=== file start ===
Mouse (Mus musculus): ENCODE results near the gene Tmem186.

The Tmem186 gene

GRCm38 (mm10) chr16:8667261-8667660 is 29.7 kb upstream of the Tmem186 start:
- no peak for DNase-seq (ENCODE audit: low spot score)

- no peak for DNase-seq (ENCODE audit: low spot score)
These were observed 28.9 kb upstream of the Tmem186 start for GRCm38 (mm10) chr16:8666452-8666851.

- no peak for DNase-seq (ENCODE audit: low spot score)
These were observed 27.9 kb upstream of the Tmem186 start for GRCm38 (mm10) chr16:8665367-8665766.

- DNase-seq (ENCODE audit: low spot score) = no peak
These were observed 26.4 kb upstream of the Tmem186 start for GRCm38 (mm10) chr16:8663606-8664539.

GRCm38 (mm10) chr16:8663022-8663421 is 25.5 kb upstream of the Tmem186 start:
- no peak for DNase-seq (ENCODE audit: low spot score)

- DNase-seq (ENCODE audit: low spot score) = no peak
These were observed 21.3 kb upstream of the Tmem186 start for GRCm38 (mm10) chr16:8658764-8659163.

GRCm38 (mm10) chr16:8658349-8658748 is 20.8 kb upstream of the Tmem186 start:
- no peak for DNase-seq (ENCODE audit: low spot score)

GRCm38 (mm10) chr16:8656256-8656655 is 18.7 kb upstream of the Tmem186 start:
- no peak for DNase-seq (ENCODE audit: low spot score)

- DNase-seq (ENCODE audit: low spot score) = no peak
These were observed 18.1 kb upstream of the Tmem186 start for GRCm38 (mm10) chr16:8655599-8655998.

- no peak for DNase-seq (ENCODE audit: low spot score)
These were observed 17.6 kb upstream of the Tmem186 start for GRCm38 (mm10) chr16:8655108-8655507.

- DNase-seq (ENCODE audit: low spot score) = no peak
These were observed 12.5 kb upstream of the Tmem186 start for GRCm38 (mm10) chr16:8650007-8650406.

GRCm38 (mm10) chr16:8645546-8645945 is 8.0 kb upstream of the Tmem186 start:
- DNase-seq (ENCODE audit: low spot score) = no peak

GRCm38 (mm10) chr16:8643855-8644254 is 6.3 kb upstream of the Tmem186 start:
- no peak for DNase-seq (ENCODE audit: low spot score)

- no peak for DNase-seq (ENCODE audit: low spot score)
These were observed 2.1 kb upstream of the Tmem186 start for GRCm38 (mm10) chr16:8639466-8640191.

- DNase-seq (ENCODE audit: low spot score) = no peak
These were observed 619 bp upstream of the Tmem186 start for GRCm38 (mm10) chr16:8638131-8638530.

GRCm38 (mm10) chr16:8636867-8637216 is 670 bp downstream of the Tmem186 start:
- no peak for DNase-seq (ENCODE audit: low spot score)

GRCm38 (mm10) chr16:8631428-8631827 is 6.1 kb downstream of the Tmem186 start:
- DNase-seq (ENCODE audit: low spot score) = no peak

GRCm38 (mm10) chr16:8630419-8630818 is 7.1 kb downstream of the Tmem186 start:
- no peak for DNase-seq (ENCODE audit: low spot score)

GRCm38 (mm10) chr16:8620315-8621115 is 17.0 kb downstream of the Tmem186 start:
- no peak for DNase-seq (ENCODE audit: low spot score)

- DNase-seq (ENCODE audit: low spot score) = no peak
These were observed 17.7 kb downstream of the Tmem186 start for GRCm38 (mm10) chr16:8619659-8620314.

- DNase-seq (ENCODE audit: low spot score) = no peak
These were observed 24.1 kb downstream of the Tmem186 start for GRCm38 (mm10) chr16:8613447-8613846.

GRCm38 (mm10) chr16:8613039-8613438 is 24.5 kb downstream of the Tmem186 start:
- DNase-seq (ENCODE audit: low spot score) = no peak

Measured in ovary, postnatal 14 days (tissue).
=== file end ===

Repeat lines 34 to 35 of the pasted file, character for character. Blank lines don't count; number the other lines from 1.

- no peak for DNase-seq (ENCODE audit: low spot score)

GRCm38 (mm10) chr16:8631428-8631827 is 6.1 kb downstream of the Tmem186 start: